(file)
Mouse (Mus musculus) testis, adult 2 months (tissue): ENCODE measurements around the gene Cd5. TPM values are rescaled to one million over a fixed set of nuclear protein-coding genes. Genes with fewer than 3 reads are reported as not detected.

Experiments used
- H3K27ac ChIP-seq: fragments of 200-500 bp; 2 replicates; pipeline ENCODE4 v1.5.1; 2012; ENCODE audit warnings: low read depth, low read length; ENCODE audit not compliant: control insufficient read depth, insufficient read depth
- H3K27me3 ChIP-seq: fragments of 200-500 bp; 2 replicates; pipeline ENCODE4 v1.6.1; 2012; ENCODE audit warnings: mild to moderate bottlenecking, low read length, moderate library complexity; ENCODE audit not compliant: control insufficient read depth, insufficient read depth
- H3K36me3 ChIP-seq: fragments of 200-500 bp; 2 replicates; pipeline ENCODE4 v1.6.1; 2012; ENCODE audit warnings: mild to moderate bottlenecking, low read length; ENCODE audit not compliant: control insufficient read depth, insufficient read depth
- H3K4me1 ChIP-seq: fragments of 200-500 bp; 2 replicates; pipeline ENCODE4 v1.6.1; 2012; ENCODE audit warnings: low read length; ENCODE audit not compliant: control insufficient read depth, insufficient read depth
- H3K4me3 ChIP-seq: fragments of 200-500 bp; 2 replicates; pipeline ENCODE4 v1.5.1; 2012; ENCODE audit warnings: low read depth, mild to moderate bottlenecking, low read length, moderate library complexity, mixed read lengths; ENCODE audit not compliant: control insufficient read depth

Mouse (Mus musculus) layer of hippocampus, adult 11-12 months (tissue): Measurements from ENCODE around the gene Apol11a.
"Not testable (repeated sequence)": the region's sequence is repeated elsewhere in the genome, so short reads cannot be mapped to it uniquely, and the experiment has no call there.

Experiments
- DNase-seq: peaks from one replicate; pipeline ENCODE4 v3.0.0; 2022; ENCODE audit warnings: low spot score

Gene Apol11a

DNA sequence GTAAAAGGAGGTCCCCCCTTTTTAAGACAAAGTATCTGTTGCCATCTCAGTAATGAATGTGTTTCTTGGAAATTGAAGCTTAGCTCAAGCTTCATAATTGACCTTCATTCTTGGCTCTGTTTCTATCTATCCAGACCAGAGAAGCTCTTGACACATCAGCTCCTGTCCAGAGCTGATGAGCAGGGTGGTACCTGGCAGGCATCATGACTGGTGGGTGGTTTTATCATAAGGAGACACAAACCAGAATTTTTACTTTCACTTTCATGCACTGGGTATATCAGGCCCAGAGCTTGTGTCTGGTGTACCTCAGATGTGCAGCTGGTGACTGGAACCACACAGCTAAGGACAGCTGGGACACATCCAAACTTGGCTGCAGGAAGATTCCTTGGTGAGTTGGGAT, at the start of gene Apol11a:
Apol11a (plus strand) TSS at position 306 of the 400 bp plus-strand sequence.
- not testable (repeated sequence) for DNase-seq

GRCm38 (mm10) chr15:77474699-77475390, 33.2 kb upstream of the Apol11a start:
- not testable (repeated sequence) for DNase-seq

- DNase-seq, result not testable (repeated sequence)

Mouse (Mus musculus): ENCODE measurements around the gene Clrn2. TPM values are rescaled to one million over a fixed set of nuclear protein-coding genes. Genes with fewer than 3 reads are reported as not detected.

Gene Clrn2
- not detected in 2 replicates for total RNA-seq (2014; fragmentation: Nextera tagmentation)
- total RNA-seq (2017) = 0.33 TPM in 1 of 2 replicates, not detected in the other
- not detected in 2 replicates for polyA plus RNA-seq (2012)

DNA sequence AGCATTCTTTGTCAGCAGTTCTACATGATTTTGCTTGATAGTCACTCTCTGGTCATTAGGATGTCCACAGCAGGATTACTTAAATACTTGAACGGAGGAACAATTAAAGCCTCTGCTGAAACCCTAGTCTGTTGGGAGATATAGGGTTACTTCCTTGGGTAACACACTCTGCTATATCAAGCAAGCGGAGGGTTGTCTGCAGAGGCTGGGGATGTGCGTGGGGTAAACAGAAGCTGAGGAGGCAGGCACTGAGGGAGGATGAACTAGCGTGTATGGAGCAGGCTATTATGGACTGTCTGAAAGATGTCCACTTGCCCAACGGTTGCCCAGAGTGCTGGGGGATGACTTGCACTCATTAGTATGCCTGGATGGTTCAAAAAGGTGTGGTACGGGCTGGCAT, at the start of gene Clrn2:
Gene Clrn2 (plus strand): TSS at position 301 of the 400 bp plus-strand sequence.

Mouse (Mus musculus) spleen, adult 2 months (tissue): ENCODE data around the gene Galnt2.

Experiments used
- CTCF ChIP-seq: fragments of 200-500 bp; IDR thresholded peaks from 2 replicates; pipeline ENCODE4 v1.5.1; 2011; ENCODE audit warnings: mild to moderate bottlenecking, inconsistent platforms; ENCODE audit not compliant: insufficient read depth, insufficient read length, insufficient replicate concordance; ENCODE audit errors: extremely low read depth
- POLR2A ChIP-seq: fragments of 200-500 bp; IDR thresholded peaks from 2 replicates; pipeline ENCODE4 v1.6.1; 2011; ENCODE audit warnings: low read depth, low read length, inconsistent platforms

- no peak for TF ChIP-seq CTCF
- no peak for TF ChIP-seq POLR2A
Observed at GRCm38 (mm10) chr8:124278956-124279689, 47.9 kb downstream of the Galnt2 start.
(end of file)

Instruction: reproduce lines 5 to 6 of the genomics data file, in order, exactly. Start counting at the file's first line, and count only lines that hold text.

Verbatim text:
- H3K36me3 ChIP-seq: fragments of 200-500 bp; 2 replicates; pipeline ENCODE4 v1.6.1; 2012; ENCODE audit warnings: mild to moderate bottlenecking, low read length; ENCODE audit not compliant: control insufficient read depth, insufficient read depth
- H3K4me1 ChIP-seq: fragments of 200-500 bp; 2 replicates; pipeline ENCODE4 v1.6.1; 2012; ENCODE audit warnings: low read length; ENCODE audit not compliant: control insufficient read depth, insufficient read depth